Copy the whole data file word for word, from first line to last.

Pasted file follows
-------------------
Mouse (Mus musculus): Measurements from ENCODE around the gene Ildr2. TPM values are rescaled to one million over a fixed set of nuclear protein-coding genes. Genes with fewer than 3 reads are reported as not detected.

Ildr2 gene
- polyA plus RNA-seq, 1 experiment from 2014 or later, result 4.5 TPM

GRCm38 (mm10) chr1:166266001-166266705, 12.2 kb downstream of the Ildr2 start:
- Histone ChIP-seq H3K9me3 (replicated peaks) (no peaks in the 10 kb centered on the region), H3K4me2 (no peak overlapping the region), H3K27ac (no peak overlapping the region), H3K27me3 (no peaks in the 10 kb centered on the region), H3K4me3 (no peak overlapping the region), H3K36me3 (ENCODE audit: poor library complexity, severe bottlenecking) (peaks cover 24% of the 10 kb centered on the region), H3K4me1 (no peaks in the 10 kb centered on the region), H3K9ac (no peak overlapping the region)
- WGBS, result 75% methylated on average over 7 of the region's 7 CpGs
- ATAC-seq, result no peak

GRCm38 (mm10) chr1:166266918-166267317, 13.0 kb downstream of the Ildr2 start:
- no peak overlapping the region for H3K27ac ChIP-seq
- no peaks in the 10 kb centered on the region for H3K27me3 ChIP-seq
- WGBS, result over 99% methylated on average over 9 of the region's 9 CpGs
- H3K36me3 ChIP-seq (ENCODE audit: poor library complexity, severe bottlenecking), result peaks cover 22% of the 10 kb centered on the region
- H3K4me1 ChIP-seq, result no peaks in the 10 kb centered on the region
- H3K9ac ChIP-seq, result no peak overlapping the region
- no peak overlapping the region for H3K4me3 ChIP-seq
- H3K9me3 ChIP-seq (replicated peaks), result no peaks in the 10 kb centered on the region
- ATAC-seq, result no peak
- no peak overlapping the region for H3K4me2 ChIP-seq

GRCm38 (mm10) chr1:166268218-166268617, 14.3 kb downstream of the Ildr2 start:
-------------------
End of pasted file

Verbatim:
Mouse (Mus musculus): Measurements from ENCODE around the gene Ildr2. TPM values are rescaled to one million over a fixed set of nuclear protein-coding genes. Genes with fewer than 3 reads are reported as not detected.

Ildr2 gene
- polyA plus RNA-seq, 1 experiment from 2014 or later, result 4.5 TPM

GRCm38 (mm10) chr1:166266001-166266705, 12.2 kb downstream of the Ildr2 start:
- Histone ChIP-seq H3K9me3 (replicated peaks) (no peaks in the 10 kb centered on the region), H3K4me2 (no peak overlapping the region), H3K27ac (no peak overlapping the region), H3K27me3 (no peaks in the 10 kb centered on the region), H3K4me3 (no peak overlapping the region), H3K36me3 (ENCODE audit: poor library complexity, severe bottlenecking) (peaks cover 24% of the 10 kb centered on the region), H3K4me1 (no peaks in the 10 kb centered on the region), H3K9ac (no peak overlapping the region)
- WGBS, result 75% methylated on average over 7 of the region's 7 CpGs
- ATAC-seq, result no peak

GRCm38 (mm10) chr1:166266918-166267317, 13.0 kb downstream of the Ildr2 start:
- no peak overlapping the region for H3K27ac ChIP-seq
- no peaks in the 10 kb centered on the region for H3K27me3 ChIP-seq
- WGBS, result over 99% methylated on average over 9 of the region's 9 CpGs
- H3K36me3 ChIP-seq (ENCODE audit: poor library complexity, severe bottlenecking), result peaks cover 22% of the 10 kb centered on the region
- H3K4me1 ChIP-seq, result no peaks in the 10 kb centered on the region
- H3K9ac ChIP-seq, result no peak overlapping the region
- no peak overlapping the region for H3K4me3 ChIP-seq
- H3K9me3 ChIP-seq (replicated peaks), result no peaks in the 10 kb centered on the region
- ATAC-seq, result no peak
- no peak overlapping the region for H3K4me2 ChIP-seq

GRCm38 (mm10) chr1:166268218-166268617, 14.3 kb downstream of the Ildr2 start: